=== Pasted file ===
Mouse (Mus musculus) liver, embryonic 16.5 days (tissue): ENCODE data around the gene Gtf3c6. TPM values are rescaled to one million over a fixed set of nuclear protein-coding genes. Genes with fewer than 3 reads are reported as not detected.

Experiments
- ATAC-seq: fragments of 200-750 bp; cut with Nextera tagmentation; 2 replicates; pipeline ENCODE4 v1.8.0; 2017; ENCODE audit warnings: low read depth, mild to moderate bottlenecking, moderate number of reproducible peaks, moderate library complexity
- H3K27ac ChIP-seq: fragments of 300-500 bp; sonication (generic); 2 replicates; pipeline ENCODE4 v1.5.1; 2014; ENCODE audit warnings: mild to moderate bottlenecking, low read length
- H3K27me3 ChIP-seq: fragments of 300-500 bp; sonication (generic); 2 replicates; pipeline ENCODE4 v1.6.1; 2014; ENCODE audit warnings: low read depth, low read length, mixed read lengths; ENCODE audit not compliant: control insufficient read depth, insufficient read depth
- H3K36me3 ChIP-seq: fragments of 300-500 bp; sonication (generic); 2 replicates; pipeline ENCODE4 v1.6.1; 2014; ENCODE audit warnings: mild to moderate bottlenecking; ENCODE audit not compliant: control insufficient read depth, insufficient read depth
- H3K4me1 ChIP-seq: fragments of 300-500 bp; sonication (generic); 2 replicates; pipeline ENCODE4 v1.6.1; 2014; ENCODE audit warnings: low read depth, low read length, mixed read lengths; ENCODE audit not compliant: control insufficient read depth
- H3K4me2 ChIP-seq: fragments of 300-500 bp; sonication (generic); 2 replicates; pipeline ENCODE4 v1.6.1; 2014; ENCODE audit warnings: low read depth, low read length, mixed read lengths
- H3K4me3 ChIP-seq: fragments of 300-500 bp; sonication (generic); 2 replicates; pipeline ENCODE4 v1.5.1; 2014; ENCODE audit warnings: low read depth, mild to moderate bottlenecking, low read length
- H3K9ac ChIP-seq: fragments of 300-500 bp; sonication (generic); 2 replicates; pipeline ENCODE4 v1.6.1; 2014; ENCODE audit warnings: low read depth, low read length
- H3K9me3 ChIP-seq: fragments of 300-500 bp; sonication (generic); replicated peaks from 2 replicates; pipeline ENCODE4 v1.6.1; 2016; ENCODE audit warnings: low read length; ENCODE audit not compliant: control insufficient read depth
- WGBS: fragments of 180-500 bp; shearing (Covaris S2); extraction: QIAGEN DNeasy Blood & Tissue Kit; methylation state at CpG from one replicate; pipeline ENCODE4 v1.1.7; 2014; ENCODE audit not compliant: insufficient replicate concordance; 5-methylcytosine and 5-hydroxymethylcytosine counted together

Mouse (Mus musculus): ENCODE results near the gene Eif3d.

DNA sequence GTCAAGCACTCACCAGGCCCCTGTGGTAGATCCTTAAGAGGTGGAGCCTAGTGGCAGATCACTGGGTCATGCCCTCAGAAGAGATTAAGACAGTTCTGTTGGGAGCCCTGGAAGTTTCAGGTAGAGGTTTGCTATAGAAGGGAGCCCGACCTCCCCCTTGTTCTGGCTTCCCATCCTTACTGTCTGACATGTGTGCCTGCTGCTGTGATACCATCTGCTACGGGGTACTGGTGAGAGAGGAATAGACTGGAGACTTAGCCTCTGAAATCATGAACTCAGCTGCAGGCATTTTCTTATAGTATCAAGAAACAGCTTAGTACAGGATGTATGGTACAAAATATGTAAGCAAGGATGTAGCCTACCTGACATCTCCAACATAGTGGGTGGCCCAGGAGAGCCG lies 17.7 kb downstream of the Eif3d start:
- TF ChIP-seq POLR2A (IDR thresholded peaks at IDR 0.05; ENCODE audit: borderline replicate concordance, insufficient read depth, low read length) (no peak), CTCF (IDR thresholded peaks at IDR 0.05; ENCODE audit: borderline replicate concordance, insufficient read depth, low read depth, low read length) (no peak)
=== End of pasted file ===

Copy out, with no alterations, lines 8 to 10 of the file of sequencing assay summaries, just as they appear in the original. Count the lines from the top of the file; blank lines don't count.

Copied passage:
- H3K4me2 ChIP-seq: fragments of 300-500 bp; sonication (generic); 2 replicates; pipeline ENCODE4 v1.6.1; 2014; ENCODE audit warnings: low read depth, low read length, mixed read lengths
- H3K4me3 ChIP-seq: fragments of 300-500 bp; sonication (generic); 2 replicates; pipeline ENCODE4 v1.5.1; 2014; ENCODE audit warnings: low read depth, mild to moderate bottlenecking, low read length
- H3K9ac ChIP-seq: fragments of 300-500 bp; sonication (generic); 2 replicates; pipeline ENCODE4 v1.6.1; 2014; ENCODE audit warnings: low read depth, low read length